Follow Up on Massachusetts Data Privacy Law
March 2, 2010
Massachusetts attorney Michael S. Kraft was kind enough to correct me on the entry I posted last week about the state’s new data security regulations. According to Mr. Kraft, not only do organizations based in the state of Massachusetts need to draft a policy to protect personal information, but any business that has any employee or consumer customer located in Massachusetts.
I checked out his blog and also found other helpful advice for how employers can comply with these guidelines.
The new Massachusetts data security regulation goes into effect on Monday, March 1. If you have not yet begun to plan for the deadline, then likely either you are unaware of the requirements, or you are feeling overwhelmed by them. And who would blame you in light of the seemingly endless list of tasks:
- Develop a written information security plan (WISP);
- Identify all foreseeable risks in your organization by examining every nook and cranny where data enters, leaves or is stored;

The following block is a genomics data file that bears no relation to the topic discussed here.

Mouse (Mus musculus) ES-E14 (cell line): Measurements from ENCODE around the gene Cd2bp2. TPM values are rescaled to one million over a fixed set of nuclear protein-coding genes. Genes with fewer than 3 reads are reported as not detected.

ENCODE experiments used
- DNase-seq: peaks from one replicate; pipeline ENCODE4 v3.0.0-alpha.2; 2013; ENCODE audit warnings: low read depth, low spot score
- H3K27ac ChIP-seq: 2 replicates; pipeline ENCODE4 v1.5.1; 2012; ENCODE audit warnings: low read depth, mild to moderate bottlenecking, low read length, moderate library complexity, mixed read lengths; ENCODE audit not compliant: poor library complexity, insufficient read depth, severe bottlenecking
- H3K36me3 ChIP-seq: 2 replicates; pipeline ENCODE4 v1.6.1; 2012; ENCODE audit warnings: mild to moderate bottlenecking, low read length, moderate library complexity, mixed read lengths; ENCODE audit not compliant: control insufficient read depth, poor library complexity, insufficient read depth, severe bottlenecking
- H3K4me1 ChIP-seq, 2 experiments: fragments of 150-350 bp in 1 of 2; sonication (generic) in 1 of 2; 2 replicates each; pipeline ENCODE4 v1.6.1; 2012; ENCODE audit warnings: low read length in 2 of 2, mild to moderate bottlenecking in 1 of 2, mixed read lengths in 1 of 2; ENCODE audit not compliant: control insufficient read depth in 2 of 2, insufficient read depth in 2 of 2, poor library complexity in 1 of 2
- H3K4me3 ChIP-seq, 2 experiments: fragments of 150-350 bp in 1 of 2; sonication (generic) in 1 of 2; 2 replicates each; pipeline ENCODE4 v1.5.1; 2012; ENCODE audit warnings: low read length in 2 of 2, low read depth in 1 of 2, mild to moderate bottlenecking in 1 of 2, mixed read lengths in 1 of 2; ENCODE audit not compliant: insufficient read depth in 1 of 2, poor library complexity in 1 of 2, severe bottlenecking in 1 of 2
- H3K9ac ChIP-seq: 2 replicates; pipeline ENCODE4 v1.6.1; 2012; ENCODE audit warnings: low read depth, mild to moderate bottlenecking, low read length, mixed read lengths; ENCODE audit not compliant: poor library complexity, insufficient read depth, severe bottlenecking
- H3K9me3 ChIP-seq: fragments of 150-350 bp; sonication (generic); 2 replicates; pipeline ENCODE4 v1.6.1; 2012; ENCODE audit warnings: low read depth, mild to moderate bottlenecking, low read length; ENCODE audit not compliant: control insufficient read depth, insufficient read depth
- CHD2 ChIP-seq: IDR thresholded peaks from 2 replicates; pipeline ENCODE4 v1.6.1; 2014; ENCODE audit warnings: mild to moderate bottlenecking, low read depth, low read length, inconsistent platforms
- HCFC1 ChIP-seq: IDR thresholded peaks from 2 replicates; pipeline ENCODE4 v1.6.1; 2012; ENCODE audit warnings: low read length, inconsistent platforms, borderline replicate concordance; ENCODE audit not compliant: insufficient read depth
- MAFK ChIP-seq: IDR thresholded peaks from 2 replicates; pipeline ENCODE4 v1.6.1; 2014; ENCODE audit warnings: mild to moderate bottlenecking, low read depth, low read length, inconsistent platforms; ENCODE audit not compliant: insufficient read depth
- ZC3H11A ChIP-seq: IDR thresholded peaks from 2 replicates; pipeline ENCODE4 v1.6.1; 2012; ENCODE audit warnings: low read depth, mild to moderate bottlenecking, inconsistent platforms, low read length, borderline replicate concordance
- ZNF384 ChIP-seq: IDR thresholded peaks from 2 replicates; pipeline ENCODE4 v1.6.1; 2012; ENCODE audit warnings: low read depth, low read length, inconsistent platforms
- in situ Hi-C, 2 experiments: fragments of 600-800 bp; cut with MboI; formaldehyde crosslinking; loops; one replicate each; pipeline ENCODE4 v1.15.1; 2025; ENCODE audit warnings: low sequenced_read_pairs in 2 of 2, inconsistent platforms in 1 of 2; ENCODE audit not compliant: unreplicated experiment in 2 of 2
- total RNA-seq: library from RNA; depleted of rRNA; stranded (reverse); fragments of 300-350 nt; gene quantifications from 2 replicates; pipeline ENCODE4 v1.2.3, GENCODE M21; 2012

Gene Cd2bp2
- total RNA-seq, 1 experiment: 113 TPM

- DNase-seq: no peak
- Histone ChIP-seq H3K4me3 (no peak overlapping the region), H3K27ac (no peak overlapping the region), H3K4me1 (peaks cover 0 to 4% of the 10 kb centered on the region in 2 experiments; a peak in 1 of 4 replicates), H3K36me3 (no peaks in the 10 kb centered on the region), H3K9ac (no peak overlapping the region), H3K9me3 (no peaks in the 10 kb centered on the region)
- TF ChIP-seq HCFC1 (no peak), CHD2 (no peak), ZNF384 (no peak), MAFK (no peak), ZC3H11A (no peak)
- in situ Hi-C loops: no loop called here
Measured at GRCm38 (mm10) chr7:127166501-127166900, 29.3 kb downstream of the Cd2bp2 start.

- Implement security policies and procedures and train your employees
- Secure all paper and electronic records; provide encryption
- Obtain written assurances from all vendors that they are compliant
- Regularly monitor and review to insure compliance
You know that it is vitally important, both because it’s legally required and because it’s the right thing to do to protect your customers. But where to begin? Do you need professional assistance – a lawyer or specialized IT firm to accomplish this task? That really depends on the size and nature of your business, the data that requires protection and how much time and energy you are willing to devote to the process. Many businesses are probably capable of accomplishing a lot on their own. For the most part, the regulation is a straightforward recitation of the tasks needed to comply. But is that the best use of your time? Noted author and business consultant Andy Birol would caution business owners to judge very carefully those tasks that they choose to do by themselves and those that are properly delegated.